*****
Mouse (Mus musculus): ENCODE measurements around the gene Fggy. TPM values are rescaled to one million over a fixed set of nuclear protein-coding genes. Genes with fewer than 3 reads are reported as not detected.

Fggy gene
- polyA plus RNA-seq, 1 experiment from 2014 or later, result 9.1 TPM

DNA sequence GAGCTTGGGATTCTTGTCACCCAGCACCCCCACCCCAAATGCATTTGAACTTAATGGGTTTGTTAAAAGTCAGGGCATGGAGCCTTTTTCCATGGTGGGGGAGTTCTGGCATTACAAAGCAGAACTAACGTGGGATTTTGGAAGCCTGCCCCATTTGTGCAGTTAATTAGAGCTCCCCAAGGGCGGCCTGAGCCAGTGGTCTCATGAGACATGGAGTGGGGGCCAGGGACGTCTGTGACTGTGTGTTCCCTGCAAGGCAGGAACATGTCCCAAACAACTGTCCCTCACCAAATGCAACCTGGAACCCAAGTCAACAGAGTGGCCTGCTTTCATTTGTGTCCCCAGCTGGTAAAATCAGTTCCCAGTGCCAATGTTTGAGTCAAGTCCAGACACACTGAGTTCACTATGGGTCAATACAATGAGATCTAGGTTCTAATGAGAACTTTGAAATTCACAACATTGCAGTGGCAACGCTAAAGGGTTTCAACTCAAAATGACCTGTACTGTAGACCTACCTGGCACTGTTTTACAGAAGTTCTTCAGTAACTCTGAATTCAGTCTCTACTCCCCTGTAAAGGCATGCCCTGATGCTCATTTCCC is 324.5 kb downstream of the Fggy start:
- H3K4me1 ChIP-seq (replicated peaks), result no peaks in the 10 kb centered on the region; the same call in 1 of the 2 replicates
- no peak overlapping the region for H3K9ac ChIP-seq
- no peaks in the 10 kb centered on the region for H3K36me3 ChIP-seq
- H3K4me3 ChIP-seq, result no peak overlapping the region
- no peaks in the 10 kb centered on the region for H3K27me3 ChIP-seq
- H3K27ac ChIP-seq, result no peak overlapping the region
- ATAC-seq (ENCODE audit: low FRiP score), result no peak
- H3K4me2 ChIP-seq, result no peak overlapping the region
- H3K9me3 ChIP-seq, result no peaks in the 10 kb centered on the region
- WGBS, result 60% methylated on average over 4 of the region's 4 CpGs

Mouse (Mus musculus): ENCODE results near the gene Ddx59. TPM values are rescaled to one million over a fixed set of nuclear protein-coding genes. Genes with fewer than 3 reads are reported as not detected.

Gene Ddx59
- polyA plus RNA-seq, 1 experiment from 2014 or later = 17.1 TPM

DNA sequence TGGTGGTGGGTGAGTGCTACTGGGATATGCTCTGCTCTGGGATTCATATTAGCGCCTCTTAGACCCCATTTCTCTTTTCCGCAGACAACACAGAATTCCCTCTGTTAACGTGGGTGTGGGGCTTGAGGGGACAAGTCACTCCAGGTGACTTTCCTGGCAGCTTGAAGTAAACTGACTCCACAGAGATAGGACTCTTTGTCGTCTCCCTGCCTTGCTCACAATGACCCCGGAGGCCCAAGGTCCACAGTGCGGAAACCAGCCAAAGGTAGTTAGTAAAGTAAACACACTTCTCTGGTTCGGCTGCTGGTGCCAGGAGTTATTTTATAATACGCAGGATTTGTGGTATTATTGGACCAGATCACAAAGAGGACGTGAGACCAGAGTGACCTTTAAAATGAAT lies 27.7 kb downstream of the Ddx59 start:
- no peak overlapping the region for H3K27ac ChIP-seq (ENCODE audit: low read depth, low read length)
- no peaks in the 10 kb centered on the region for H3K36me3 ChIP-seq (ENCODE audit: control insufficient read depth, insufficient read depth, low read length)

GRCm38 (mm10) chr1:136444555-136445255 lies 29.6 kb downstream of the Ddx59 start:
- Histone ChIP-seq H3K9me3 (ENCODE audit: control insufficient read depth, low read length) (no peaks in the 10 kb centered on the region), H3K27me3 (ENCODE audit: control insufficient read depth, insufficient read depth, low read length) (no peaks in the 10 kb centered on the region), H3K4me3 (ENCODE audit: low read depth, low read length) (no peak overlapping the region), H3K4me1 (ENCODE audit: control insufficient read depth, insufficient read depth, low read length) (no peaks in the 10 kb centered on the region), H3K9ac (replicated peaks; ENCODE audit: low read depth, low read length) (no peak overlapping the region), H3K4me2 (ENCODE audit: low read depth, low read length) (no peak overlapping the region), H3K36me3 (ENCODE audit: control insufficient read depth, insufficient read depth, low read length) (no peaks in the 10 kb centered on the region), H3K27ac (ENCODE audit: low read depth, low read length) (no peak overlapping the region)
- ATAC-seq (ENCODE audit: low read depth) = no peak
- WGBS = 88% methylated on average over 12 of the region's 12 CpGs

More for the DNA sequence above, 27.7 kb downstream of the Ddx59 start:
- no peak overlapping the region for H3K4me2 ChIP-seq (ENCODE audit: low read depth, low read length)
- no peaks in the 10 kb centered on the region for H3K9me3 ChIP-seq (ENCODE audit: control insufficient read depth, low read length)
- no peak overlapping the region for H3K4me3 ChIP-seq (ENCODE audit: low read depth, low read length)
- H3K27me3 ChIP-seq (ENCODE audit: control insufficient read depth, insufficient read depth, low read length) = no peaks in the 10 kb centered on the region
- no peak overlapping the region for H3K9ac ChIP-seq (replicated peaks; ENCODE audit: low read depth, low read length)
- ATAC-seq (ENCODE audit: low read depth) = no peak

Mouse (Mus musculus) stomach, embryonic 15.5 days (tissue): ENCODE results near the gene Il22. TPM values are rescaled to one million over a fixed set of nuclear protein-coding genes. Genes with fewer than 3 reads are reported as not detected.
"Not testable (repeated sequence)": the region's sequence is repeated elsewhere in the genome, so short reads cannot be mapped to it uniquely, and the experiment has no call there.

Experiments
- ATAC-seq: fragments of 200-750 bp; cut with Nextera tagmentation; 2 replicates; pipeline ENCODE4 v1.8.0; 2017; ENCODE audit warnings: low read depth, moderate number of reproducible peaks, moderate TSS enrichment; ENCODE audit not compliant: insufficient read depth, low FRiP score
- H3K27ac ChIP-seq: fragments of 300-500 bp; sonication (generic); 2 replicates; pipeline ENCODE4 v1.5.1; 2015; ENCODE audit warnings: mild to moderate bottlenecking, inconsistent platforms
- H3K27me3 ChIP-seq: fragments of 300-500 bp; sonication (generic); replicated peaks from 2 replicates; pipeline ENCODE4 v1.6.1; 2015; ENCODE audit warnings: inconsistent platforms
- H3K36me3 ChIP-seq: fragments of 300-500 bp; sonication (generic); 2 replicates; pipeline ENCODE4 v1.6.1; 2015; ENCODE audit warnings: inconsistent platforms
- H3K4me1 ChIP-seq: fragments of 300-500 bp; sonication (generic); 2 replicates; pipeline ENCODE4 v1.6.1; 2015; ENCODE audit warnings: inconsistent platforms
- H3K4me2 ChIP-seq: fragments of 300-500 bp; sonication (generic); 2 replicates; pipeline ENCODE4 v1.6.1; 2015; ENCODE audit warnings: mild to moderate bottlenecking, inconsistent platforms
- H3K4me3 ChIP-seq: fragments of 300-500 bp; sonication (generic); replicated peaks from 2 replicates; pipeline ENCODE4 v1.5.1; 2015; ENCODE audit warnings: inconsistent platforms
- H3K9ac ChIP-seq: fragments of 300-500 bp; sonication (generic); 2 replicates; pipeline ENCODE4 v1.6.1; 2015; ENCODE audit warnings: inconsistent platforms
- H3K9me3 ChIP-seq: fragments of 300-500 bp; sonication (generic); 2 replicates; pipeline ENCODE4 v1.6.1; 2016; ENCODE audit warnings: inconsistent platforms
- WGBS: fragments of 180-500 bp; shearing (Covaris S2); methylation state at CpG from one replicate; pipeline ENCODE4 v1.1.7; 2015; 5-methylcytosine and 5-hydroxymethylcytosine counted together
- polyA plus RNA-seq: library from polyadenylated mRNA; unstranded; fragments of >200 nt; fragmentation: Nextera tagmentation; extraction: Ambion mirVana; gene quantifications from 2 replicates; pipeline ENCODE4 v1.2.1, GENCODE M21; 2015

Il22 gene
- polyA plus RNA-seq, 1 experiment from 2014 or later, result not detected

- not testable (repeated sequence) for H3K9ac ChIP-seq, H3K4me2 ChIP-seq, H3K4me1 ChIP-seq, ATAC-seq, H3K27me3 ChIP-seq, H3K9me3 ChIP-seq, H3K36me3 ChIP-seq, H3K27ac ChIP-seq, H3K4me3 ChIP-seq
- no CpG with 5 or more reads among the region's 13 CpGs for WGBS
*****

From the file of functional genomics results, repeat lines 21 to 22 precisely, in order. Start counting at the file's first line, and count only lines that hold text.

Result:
GRCm38 (mm10) chr1:136444555-136445255 lies 29.6 kb downstream of the Ddx59 start:
- Histone ChIP-seq H3K9me3 (ENCODE audit: control insufficient read depth, low read length) (no peaks in the 10 kb centered on the region), H3K27me3 (ENCODE audit: control insufficient read depth, insufficient read depth, low read length) (no peaks in the 10 kb centered on the region), H3K4me3 (ENCODE audit: low read depth, low read length) (no peak overlapping the region), H3K4me1 (ENCODE audit: control insufficient read depth, insufficient read depth, low read length) (no peaks in the 10 kb centered on the region), H3K9ac (replicated peaks; ENCODE audit: low read depth, low read length) (no peak overlapping the region), H3K4me2 (ENCODE audit: low read depth, low read length) (no peak overlapping the region), H3K36me3 (ENCODE audit: control insufficient read depth, insufficient read depth, low read length) (no peaks in the 10 kb centered on the region), H3K27ac (ENCODE audit: low read depth, low read length) (no peak overlapping the region)